There’s some fast footwork apparent among international actors on Afghanistan, that involves jostling for space and status in a region where everyone is worried about a terrorism and refugee overflow as a humanitarian disaster looms. The worry is for their own territories, rather than for hapless Afghans, but it is a worry nonetheless. At the top of the heap was the meeting of the Extended Troika group, which includes Russia, China, the US and Pakistan. Following that was the so-called ‘Moscow Format’, which included, among others, the Taliban and India, with the latter officially present for the first time; thereafter a conference in Teheran scheduled for 27 October, and then the first-ever dialogue between the National Security Advisors in Delhi on Afghanistan.
Whether all this activity will amount to anything is yet to be seen, but what is clear is that this time around, India is refusing to take a back seat. There is opportunity here, but opportunity is always a fickle fairy, unless grasped and firmly by the neck.
The Extended Troika meeting
There is unusually little public information about the Extended Troika meeting, barring a statement from the Russian foreign ministry with the usual banalities. The usual extensive joint statement is missing; what’s more, the US refused to attend, citing ‘logistical difficulties’ a position the spokesman refused to budge from despite some jeering from the press. He however did say that Troika was a ‘constructive’ forum that Washington would engage in going forward. This is the second time the US has skipped the meeting. The US also cited the appointment of a new special envoy, with Zalmay Khalilzad finally being sent home. The new Afghanistan envoy, Thomas West, has formidable experience in Pakistan and in Afghanistan, was advisor to the then Vice-President Joe Biden on these issues, and also dealt with the US-India Civil Nuclear Initiative and the US response to the 2008 Mumbai attacks at the State Department; in other words as different from ‘Zal’ as can possibly be. That’s all to the good. Alongside these events, was the suspension by NATO (North Atlantic Treaty Organisation) of the Russian liaison office for alleged dirty work, even as the Federal Bureau of Investigation (FBI) raided the Washington residence of a Russian oligarch, a close buddy of President Vladimir Putin in a criminal investigation. US-Russia ties are clearly in a tailspin.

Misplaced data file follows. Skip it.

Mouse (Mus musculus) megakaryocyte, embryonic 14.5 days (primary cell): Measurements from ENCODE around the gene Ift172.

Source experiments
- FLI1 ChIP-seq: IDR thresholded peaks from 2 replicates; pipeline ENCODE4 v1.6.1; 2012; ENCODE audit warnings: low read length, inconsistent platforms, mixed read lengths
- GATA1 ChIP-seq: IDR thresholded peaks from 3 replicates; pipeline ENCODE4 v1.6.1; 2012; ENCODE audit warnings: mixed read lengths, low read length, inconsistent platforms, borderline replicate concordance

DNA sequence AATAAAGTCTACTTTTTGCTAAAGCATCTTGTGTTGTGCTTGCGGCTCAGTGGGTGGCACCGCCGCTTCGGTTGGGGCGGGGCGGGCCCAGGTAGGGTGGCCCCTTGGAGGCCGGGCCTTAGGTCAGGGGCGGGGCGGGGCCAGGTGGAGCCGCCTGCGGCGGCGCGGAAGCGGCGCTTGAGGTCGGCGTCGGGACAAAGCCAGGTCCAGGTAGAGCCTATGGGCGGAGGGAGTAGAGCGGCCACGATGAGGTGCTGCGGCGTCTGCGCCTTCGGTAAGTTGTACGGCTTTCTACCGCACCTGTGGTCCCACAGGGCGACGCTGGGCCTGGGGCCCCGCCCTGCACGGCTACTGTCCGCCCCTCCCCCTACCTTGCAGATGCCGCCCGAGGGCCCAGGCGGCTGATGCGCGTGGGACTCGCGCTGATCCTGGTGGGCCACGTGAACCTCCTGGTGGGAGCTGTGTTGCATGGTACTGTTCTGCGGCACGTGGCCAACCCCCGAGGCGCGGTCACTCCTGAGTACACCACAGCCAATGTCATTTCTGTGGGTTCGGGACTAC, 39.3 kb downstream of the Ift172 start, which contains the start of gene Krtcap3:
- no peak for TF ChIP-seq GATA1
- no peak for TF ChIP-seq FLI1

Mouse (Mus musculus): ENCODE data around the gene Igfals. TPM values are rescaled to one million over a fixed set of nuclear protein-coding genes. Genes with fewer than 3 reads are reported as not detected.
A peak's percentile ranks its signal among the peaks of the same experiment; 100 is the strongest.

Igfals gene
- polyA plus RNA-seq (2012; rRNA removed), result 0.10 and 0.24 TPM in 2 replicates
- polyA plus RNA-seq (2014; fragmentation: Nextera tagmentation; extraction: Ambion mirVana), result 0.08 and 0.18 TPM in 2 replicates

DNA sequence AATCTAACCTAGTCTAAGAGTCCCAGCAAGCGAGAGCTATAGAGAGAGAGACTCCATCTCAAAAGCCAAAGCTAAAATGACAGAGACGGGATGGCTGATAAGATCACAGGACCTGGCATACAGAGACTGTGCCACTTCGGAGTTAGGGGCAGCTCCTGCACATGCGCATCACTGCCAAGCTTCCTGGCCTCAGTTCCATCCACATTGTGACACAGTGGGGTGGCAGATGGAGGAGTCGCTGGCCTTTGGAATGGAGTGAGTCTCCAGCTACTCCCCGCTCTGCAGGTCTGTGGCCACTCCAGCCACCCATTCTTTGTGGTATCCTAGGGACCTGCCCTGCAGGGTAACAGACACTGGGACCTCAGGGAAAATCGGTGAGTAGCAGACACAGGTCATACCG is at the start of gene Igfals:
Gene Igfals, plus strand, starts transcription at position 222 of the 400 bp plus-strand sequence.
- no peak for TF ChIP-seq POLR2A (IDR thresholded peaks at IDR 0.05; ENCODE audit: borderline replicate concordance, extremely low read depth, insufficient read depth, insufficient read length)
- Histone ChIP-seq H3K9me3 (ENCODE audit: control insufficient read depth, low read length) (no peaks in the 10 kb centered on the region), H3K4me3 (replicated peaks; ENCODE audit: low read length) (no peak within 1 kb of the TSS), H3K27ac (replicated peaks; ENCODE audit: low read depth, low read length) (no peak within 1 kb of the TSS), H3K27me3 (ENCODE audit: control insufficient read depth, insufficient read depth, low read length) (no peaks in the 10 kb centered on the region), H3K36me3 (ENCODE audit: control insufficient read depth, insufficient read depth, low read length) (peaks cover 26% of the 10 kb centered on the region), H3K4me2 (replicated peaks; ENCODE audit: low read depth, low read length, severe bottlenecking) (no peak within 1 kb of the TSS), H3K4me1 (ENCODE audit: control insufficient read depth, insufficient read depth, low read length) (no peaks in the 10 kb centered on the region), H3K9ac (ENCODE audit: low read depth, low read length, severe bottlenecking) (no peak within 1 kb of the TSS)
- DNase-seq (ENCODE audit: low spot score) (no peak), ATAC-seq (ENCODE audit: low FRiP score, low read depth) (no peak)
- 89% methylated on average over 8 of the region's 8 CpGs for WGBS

The ‘Extended’ format, originally a US invention, was envisaged as a last-ditch attempt to salvage the Afghan situation with a meeting in arch-rival Russia’s capital, and where Pakistan was an invited guest having ‘influence’ on both sides. Qatar and Turkey were guests of honour, India was not invited, since as Beijing’s mouthpiece Global Times gleefully quoting the Russian special envoy Zamir Kabulov said, Delhi had no influence. Hints of the recent meeting can only be had from tweets by Pakistan envoy Mohammad Sadiq where he notes a meeting with ‘Deputy Prime Minister’ Mullah Abdul Salam Hanafi and ‘Foreign Minister’ Amir Khan Muttaqi, rather than citing the provision title. It seems that Pakistan has already recognised the Taliban government, even as Prime Minister Imran Khan and Islamic parties issue almost daily calls for formal recognition. The lack of a joint statement from the Extended Troika indicates differing perspectives, something which can be seen in the later meeting of the ‘Moscow format’.
A collection box passed around in Moscow
The Moscow format was started in 2017, stressing on regional participation of some 10 countries including China, Pakistan, Iran, India, Kazakhstan, Kyrgyzstan, Tajikistan, Turkmenistan and Uzbekistan. India attended in 2018, sending an ‘unofficial’ team, to underline its opposition to any talks with the Taliban. This time, however, India sent a Joint Secretary, who had a one-on-one meeting with Taliban representatives, where they were assured of ‘extensive’ humanitarian assistance. What was notable was the absence of Taliban Deputy Foreign Minister Sher Abbas Stanikzai. But then there are a lot of top people missing from the limelight, including Mullah Baradar, and his supreme boss, Mullah Haibatullah Akhundzada.